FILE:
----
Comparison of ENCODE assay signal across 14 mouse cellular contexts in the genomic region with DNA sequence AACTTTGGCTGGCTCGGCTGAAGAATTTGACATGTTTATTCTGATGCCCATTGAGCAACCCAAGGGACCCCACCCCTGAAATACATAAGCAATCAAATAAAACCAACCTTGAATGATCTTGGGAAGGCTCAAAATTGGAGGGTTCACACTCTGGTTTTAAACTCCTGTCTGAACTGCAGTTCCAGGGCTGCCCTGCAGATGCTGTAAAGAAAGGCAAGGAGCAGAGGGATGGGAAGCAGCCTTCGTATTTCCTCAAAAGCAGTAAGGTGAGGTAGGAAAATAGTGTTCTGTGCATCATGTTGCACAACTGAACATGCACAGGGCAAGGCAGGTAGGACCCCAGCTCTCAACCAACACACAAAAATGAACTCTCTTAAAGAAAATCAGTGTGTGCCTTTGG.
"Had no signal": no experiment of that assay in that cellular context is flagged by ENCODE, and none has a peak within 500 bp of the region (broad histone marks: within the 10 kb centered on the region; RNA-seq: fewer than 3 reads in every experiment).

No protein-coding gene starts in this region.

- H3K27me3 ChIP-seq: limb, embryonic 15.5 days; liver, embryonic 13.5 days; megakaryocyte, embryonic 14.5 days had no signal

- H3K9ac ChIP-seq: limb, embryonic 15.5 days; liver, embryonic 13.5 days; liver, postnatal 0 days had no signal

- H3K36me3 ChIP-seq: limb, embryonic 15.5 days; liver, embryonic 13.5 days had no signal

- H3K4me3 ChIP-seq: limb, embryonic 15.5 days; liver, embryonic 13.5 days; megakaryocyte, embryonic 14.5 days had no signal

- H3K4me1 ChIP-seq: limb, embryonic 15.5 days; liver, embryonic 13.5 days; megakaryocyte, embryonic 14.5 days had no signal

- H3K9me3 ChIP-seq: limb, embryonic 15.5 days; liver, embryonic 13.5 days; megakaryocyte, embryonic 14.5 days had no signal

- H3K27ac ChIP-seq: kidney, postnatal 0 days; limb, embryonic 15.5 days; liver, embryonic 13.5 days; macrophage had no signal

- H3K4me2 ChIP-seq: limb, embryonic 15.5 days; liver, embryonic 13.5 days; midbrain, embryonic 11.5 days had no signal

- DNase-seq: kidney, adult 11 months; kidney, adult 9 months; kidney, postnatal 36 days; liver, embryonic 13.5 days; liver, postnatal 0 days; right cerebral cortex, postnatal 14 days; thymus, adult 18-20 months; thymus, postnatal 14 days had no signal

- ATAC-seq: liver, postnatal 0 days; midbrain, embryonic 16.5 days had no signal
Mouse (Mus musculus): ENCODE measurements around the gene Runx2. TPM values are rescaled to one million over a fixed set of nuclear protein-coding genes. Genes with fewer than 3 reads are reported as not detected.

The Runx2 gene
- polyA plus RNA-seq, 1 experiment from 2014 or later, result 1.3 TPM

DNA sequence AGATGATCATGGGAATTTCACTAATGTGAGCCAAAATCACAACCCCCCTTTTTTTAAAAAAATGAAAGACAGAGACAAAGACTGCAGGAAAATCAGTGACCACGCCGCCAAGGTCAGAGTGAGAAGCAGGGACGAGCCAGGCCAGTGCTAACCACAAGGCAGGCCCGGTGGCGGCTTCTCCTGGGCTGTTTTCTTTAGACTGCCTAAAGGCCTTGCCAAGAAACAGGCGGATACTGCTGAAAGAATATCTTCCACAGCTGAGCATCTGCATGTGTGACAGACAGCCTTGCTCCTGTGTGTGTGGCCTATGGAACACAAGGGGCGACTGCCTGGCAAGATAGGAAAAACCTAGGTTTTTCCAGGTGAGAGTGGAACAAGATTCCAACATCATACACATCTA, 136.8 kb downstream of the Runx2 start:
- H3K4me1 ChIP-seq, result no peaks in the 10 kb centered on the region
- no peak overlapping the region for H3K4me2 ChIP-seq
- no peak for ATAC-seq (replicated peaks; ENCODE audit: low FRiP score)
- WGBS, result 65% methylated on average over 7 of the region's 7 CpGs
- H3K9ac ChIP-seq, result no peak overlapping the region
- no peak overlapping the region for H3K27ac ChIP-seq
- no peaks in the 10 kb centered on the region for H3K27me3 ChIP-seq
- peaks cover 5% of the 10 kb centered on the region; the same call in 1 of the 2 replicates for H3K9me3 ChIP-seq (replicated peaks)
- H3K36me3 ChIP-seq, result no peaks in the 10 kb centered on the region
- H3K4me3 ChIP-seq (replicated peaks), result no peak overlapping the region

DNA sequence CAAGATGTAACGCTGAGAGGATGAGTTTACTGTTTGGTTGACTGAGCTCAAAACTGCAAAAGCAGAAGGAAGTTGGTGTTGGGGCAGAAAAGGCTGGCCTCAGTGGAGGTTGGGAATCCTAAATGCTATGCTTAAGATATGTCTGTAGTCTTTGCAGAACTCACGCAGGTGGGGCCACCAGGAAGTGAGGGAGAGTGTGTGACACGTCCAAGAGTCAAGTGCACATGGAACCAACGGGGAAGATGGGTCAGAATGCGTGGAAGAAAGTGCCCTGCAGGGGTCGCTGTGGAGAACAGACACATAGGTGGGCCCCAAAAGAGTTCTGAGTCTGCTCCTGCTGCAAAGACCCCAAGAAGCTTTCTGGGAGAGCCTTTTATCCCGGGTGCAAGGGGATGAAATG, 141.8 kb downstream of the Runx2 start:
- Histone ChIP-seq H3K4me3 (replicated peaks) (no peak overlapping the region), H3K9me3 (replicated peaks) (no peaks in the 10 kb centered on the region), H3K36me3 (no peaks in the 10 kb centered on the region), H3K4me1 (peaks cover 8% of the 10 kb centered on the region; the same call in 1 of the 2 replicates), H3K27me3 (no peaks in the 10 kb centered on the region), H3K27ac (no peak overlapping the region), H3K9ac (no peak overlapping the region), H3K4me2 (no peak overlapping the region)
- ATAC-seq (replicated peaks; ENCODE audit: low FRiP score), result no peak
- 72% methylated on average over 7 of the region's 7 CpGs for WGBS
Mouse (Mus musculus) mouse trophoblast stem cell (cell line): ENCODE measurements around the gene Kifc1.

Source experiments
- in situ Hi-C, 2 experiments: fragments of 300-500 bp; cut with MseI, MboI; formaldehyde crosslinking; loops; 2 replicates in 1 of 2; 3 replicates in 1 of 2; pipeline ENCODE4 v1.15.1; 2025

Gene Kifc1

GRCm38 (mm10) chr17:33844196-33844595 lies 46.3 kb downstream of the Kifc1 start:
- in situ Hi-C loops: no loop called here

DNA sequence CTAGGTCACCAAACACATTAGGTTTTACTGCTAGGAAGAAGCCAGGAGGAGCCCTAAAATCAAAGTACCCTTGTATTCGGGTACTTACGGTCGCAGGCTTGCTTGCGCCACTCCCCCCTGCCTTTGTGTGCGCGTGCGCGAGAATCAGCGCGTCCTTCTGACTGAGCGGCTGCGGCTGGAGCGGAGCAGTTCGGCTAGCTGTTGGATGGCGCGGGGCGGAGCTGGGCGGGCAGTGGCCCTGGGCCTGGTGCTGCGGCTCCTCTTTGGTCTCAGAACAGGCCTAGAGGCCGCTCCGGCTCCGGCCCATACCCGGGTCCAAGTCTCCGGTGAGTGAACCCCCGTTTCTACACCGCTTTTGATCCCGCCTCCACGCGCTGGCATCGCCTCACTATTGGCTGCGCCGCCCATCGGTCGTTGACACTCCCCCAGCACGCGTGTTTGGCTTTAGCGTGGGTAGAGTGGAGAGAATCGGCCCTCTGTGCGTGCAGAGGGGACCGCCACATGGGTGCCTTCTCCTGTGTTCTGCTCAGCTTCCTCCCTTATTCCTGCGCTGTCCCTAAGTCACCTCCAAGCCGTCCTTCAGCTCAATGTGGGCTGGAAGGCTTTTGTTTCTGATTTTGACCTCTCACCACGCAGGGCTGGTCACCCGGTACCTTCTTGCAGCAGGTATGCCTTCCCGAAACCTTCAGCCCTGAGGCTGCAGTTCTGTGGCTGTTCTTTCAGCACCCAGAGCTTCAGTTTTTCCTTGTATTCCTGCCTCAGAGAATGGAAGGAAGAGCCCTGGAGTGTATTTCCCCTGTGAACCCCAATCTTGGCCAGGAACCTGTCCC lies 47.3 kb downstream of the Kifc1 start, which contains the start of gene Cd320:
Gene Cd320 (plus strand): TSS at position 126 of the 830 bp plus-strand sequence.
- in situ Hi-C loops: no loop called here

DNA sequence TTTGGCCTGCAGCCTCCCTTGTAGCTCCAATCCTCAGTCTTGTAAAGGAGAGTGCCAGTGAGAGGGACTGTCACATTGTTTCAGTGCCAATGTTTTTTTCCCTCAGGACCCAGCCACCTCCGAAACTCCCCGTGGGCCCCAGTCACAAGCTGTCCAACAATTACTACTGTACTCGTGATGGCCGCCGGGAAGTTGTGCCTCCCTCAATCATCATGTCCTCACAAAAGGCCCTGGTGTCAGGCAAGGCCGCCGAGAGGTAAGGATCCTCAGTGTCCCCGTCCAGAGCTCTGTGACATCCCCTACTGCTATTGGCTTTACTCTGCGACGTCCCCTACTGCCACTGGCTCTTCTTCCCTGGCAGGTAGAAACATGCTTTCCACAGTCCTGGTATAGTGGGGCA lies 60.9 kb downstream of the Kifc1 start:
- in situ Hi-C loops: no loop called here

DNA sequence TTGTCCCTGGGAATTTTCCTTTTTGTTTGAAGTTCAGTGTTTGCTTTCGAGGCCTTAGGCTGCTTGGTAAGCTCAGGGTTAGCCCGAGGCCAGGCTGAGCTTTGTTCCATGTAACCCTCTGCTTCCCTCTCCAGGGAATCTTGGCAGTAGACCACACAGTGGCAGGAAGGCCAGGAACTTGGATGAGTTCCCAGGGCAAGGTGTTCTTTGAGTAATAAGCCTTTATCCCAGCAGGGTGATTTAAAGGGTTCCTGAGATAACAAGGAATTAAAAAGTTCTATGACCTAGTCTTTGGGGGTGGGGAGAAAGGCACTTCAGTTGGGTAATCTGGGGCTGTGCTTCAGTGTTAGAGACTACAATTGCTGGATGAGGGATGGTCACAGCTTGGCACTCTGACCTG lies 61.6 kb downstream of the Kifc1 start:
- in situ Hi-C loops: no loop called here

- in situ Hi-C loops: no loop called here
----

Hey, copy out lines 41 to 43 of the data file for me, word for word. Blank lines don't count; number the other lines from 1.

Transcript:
DNA sequence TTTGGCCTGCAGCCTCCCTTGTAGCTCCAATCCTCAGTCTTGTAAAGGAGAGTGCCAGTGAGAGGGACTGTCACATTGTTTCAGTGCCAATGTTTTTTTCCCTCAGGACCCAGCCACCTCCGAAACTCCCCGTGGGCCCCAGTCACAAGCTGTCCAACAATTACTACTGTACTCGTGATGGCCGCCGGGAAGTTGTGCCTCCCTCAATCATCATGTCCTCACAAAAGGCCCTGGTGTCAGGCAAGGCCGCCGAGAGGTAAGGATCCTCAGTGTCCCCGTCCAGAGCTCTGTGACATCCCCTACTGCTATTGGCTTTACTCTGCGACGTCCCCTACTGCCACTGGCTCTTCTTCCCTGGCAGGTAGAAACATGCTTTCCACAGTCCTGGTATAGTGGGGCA lies 60.9 kb downstream of the Kifc1 start:
- in situ Hi-C loops: no loop called here

DNA sequence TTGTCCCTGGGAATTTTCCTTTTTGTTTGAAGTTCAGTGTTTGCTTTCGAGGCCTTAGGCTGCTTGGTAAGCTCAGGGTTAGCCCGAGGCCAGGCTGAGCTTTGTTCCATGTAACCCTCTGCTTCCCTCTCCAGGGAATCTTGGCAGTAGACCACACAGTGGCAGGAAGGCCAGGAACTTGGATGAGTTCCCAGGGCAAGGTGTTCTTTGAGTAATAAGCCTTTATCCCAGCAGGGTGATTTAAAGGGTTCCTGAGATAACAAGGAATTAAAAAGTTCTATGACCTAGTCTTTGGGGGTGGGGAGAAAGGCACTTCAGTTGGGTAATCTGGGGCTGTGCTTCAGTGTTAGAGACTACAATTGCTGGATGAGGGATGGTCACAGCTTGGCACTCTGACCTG lies 61.6 kb downstream of the Kifc1 start: